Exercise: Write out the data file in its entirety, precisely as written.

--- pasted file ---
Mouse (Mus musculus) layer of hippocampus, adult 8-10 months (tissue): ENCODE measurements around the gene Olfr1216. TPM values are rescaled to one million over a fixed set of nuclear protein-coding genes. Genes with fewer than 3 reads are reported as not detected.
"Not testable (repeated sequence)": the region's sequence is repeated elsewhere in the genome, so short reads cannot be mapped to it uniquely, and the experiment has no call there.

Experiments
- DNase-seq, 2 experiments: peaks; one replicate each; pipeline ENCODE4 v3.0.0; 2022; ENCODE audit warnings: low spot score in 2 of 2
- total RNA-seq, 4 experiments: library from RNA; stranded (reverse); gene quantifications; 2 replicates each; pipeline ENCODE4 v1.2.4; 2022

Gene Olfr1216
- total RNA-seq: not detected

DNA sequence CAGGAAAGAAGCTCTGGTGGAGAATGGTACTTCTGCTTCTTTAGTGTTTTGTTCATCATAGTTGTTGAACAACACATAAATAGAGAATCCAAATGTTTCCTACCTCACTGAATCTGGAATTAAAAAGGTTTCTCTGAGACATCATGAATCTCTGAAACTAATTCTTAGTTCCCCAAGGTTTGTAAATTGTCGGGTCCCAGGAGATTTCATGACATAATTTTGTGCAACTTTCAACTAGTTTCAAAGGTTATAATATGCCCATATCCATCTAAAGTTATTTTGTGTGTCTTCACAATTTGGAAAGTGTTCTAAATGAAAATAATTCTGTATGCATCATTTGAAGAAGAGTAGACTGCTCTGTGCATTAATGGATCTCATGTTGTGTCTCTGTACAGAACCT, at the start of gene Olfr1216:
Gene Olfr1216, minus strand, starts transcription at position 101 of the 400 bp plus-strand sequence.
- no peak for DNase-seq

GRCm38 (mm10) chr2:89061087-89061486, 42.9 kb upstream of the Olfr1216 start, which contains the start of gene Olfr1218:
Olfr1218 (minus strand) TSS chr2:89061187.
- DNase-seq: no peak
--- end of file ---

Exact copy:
Mouse (Mus musculus) layer of hippocampus, adult 8-10 months (tissue): ENCODE measurements around the gene Olfr1216. TPM values are rescaled to one million over a fixed set of nuclear protein-coding genes. Genes with fewer than 3 reads are reported as not detected.
"Not testable (repeated sequence)": the region's sequence is repeated elsewhere in the genome, so short reads cannot be mapped to it uniquely, and the experiment has no call there.

Experiments
- DNase-seq, 2 experiments: peaks; one replicate each; pipeline ENCODE4 v3.0.0; 2022; ENCODE audit warnings: low spot score in 2 of 2
- total RNA-seq, 4 experiments: library from RNA; stranded (reverse); gene quantifications; 2 replicates each; pipeline ENCODE4 v1.2.4; 2022

Gene Olfr1216
- total RNA-seq: not detected

DNA sequence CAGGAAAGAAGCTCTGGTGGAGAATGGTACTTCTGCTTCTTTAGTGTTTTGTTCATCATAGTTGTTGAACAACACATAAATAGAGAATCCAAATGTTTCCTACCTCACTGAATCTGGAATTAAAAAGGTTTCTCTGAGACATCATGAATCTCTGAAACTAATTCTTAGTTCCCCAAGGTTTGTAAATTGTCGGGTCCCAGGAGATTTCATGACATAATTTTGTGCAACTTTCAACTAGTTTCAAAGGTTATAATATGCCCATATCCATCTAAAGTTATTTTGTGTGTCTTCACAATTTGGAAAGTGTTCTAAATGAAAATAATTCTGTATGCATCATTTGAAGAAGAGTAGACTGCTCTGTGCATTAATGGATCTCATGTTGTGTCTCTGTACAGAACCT, at the start of gene Olfr1216:
Gene Olfr1216, minus strand, starts transcription at position 101 of the 400 bp plus-strand sequence.
- no peak for DNase-seq

GRCm38 (mm10) chr2:89061087-89061486, 42.9 kb upstream of the Olfr1216 start, which contains the start of gene Olfr1218:
Olfr1218 (minus strand) TSS chr2:89061187.
- DNase-seq: no peak